Wednesday, March 7, 2012

Hardcore Holistic Training

You still gotta train hard!
What's great about the holistic approach to training is that as you might expect, it implies that factors such as good nutrition are considered vital, and that the desired outcome is for general well being on all levels encompassing physical fitness, mental health and emotional stability. Indeed you could say that the holistic philosophy views these three factors as inseparable, with each being unattainable without the other two.

This would probably be a rather extreme interpretation, but it is certainly true that nutrition plays an important role in achieving any physical fitness goal, and both nutrition and fitness greatly influence mental and emotional health in a positive manner.

More cynical body builders might view the idea of holistic training as just a way to let people feel good about themselves, going through the motions of an exercise program but without actually pushing themselves to increase their performance or improve upon their physical limitations. I've worded that a lot more politely than how it has been stated in some discussions!

That's rather cynical and judgemental, but in some cases they might be quite correct. Look at the websites or advertising for most holistic training centres and you'll see clean cut trainers in nicely ironed white shirts, everyone with a big smile, no one looking as though they're straining with effort or breaking into a sweat from the exercise... from the perspective of your average heavy lifting, grunting & sweating weight lifter, this really doesn't seem like much of a work out.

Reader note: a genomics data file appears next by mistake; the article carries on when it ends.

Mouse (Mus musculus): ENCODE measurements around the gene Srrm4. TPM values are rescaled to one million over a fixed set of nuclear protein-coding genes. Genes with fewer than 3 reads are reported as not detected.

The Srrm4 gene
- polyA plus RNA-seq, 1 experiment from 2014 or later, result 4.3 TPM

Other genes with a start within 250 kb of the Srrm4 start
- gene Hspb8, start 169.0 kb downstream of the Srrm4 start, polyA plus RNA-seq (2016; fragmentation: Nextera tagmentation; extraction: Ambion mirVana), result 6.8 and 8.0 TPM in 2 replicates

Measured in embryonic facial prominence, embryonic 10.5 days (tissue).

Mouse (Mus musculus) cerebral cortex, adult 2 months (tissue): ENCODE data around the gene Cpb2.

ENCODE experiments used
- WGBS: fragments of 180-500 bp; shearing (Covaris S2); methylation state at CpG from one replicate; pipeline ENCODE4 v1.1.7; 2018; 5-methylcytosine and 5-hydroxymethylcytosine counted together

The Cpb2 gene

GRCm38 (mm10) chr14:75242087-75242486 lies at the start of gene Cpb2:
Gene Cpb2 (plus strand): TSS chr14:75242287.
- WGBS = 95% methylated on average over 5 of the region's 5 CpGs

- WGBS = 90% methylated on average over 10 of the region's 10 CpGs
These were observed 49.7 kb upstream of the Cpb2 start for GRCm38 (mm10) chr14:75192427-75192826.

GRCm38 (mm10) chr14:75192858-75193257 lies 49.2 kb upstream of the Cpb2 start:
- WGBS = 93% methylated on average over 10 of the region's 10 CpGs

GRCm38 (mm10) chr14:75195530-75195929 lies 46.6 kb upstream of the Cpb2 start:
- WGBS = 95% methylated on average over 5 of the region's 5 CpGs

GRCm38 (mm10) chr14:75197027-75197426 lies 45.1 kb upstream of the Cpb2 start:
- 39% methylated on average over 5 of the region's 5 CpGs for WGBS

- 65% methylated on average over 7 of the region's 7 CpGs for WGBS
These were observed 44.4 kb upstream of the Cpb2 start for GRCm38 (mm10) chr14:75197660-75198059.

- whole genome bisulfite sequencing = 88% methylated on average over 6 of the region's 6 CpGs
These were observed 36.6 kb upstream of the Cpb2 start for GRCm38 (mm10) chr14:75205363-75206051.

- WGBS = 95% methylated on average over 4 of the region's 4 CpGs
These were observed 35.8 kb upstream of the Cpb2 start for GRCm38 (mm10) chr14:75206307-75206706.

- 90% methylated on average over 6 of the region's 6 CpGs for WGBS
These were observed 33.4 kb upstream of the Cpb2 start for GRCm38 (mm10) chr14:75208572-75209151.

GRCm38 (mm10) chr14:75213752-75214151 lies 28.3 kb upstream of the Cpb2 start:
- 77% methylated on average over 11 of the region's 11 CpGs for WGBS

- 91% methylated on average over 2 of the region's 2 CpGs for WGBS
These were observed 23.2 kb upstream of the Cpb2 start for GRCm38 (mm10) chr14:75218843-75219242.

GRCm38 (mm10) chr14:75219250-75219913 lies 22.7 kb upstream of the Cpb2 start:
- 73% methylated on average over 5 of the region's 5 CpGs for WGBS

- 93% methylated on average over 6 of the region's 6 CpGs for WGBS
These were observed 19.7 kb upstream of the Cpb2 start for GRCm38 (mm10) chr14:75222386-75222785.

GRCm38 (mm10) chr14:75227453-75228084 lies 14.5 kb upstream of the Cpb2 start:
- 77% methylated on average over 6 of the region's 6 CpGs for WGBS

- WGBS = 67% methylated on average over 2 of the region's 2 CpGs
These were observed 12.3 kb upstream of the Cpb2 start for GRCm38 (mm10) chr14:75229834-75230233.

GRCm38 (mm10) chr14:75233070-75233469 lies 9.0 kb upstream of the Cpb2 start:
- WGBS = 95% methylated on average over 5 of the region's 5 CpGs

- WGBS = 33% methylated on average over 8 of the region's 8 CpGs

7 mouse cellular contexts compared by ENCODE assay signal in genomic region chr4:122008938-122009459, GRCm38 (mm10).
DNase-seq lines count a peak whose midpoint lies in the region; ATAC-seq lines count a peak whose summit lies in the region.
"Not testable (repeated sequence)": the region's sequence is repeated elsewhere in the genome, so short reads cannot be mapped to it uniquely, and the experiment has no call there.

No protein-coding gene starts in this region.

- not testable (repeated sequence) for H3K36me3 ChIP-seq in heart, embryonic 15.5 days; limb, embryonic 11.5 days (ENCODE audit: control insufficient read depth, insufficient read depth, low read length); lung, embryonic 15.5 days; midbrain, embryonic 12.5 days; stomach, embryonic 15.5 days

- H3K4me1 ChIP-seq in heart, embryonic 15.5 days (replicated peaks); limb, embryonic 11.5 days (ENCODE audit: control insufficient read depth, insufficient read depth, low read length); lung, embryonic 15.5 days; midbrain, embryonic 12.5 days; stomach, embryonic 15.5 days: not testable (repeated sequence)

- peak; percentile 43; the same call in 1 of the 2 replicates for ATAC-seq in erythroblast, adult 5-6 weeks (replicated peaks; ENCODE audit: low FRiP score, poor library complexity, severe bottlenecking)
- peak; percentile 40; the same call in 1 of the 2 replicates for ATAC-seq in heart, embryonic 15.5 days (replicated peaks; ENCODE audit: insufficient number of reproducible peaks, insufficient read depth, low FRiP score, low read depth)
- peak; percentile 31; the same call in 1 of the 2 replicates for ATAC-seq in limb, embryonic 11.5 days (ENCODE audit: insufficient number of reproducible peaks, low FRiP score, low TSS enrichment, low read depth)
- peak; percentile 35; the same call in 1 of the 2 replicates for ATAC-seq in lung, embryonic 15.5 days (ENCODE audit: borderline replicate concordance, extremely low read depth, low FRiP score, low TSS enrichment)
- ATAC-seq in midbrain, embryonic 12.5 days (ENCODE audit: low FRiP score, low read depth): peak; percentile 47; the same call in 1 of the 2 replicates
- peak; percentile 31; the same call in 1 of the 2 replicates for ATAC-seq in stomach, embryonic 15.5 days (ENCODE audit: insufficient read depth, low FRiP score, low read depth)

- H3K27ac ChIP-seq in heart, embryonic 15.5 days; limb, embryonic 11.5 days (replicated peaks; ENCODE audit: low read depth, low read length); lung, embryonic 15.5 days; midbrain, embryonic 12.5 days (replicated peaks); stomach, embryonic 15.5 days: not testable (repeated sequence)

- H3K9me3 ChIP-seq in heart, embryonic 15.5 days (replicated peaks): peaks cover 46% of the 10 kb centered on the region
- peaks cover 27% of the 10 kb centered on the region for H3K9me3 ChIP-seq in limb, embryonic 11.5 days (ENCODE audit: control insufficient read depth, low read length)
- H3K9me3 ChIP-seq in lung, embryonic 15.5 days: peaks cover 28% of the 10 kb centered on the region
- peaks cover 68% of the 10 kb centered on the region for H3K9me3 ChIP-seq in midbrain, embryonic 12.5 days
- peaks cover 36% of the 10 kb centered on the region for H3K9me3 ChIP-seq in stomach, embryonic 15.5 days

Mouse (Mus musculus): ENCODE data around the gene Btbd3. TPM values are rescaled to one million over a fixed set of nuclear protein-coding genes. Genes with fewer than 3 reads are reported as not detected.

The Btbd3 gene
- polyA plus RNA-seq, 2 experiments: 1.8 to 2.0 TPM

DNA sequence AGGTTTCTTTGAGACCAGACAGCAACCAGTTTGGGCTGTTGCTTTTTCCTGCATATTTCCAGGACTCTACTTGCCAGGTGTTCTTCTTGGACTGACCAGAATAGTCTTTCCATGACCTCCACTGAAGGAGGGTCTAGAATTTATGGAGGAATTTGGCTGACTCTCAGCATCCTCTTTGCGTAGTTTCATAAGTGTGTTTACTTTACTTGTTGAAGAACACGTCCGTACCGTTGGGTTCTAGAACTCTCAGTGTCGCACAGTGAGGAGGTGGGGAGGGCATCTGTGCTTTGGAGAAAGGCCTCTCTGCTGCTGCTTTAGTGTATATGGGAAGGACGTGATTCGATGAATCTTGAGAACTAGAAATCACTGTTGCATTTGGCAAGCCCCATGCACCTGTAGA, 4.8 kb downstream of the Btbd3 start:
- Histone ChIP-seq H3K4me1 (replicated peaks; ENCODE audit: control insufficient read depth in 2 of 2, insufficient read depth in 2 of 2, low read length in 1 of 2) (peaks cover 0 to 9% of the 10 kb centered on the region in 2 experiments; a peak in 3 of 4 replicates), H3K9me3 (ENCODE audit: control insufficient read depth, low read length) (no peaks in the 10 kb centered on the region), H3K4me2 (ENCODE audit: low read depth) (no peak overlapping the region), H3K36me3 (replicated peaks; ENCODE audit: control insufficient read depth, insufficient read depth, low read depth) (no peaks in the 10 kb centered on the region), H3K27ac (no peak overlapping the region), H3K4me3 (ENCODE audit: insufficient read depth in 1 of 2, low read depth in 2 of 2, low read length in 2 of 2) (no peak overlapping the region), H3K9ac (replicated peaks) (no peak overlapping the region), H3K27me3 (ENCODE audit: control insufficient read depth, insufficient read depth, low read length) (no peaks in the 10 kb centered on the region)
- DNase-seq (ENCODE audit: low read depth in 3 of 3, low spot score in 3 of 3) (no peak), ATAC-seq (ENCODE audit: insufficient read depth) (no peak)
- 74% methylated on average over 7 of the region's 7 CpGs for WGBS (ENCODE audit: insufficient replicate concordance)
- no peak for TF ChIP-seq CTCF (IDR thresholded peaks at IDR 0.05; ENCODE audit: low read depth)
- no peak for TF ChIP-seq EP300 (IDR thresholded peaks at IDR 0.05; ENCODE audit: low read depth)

And this is where the concept of Hardcore Holistics comes in. Don't get me wrong, though. I am all about supportive environments, positive self talk, positive energy and good vibes. However when it comes to training, the benefit comes exclusively from getting out of your comfort zone, breaking a sweat, and pushing yourself to a new level. As personal trainers, our job is to ensure that a client makes real physical progress and continually sets new standards of performance.

In Hardcore Holistic training, the attention to good nutrition and the goal of positive self image and self esteem is still paramount, but the actual workout does not take a back seat. Deep down, I think everyone knows that self respect does not come from doing what is easy, it comes from doing what is hard!

Training hard provokes a physiological response of the brain releasing more of the feel good chemicals such as endorphins, serotonin and adrenaline, which are responsible for that awesome “post workout rush” that only those who truly train hard can experience. On the psychological level, there should also be that sense of pride and achievement from sticking to the program, making progress, looking more attractive and surpassing your previous concept of your own capabilities.

This is where true self esteem and self respect comes from, and it is the opposite of that feeling of “I know I should look after myself better and get into better shape, but I just don't have what it takes” that a lot of people are stuck with. And compared to the softer, gentle & ineffective approach to holistic training... getting into the gym and physically proving (to yourself) that you do have what it takes is worth more than all the positive affirmations in the world.

Healthy Body, Healthy Mind

Oh, just climbing a mountain, you know.
The concept of physical exercise having beneficial effects on emotional health is nothing new, as the old adage “a healthy body and a healthy mind” suggests. This was well known to ancient Yoga practitioners, Shaolin Monks and Japanese Samurai. Perhaps most famously, Miyamoto Musashi who wrote the Book Of Five Rings believed he could achieve spiritual enlightenment through continuous practice with the sword. The practice of Yoga and Martial Arts forms is in many cases considered a form of active meditation.

As we have discussed, it is reasonable to expect the majority of personal training clients to have goals related to weight loss, cardiovascular fitness, increasing strength or muscle mass and so forth.